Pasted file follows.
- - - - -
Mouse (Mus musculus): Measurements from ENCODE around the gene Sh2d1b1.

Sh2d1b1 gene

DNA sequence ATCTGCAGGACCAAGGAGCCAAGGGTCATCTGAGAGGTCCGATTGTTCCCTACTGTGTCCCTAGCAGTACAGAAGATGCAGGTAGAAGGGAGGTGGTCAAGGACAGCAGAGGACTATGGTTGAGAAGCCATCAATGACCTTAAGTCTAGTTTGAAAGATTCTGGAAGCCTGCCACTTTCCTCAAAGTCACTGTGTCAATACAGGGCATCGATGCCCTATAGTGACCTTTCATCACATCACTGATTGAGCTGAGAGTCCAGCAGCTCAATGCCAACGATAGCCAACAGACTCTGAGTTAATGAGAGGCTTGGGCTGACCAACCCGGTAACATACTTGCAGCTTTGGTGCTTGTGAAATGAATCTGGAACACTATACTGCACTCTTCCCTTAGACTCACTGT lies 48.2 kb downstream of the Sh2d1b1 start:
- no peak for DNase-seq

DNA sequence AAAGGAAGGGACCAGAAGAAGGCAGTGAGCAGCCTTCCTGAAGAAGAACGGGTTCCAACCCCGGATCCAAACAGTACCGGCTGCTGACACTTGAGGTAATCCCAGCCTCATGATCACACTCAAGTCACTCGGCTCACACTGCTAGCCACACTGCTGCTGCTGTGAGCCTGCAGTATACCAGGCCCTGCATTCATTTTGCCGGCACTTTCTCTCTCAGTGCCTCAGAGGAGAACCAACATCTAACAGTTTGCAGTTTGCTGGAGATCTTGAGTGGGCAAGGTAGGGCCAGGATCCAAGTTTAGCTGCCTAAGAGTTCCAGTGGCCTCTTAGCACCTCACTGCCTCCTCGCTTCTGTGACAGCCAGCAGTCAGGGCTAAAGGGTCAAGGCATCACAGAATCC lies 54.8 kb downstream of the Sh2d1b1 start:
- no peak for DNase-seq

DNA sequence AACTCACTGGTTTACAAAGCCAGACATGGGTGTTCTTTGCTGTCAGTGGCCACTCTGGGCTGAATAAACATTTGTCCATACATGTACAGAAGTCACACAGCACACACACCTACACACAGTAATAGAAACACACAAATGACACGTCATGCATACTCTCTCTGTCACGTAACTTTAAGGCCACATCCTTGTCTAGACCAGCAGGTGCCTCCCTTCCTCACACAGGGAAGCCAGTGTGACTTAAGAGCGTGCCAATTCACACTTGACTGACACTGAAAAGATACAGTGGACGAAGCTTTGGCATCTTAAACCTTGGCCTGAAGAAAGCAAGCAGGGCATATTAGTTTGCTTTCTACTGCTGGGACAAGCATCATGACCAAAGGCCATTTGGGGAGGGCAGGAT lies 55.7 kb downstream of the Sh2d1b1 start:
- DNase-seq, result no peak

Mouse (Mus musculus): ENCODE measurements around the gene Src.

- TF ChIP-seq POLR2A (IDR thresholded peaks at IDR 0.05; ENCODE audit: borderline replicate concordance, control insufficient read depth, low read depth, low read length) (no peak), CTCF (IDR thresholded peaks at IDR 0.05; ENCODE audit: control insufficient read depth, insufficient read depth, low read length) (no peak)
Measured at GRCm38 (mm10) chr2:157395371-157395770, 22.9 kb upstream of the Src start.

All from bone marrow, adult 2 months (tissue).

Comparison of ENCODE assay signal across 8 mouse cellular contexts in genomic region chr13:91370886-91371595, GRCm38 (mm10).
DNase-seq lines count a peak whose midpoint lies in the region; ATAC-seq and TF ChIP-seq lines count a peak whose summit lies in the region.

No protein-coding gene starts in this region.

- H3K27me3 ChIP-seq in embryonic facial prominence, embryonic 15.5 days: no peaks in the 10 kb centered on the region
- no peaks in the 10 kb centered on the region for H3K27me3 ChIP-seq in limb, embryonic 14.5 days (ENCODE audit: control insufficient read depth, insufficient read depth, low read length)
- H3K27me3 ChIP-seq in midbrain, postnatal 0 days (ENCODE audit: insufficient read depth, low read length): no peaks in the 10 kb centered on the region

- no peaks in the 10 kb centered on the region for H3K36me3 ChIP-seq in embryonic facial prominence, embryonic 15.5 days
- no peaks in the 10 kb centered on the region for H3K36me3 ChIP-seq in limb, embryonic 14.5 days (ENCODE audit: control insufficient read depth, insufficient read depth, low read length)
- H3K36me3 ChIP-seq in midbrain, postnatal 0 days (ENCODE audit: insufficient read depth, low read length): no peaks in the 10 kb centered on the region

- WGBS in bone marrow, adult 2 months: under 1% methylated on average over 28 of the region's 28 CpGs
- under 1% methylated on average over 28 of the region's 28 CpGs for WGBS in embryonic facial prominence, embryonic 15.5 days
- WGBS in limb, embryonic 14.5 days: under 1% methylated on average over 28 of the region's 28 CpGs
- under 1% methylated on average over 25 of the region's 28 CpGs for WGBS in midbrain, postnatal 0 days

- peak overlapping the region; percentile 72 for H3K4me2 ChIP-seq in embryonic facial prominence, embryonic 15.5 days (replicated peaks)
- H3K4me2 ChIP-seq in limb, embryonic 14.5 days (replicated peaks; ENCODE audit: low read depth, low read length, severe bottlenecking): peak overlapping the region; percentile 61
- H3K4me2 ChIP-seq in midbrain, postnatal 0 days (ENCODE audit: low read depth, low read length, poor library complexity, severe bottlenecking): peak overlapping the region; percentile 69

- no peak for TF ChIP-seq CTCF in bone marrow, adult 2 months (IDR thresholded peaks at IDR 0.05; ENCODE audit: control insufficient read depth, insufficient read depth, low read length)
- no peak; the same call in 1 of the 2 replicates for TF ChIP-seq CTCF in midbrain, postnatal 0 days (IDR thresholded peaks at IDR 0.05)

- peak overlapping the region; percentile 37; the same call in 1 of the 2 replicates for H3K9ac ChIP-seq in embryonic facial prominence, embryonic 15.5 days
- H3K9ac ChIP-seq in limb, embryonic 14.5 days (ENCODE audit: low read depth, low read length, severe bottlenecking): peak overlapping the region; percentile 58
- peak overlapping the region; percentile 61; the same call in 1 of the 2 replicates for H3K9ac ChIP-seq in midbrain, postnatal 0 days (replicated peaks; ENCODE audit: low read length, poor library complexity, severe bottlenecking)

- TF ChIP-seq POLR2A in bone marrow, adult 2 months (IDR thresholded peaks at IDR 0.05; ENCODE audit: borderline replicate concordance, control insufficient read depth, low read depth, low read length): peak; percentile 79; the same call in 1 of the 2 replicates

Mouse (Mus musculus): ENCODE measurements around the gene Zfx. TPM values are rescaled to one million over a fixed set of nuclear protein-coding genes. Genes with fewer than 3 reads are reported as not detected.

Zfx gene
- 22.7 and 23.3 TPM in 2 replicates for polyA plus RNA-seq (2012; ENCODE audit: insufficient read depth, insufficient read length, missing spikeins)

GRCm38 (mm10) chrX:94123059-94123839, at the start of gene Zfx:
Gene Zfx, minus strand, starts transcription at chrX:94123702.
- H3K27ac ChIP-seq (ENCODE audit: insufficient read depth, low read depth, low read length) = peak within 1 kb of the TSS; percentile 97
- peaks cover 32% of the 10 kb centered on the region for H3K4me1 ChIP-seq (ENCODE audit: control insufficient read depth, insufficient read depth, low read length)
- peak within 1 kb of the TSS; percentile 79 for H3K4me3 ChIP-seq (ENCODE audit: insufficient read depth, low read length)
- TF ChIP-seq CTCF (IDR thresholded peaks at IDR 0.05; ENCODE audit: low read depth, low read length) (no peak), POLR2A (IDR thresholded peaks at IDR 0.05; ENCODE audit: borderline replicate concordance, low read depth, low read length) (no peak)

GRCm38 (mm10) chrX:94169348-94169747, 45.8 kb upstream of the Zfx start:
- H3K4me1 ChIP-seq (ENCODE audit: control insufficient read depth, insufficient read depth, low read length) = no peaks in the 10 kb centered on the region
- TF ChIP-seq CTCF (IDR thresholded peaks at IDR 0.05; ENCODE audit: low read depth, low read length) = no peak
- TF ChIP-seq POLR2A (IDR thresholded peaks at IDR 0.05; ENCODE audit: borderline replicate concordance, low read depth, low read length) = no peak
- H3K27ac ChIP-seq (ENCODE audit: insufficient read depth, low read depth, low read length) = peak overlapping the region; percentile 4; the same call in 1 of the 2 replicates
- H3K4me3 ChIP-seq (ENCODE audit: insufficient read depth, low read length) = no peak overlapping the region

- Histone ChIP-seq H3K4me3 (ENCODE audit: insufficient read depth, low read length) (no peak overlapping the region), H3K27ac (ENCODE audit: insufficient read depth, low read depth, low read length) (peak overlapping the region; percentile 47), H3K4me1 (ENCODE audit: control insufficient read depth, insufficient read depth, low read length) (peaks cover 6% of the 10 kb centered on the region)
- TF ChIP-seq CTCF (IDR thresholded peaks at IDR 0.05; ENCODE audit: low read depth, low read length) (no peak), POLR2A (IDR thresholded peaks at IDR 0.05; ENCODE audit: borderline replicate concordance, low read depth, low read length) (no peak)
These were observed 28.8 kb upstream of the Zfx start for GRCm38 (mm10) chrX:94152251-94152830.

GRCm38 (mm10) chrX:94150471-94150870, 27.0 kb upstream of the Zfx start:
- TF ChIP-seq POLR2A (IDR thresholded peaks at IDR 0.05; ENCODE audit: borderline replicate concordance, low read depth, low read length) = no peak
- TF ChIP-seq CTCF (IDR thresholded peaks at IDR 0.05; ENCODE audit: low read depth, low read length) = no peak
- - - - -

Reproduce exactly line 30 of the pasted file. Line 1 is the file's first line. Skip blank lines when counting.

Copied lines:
- no peak; the same call in 1 of the 2 replicates for TF ChIP-seq CTCF in midbrain, postnatal 0 days (IDR thresholded peaks at IDR 0.05)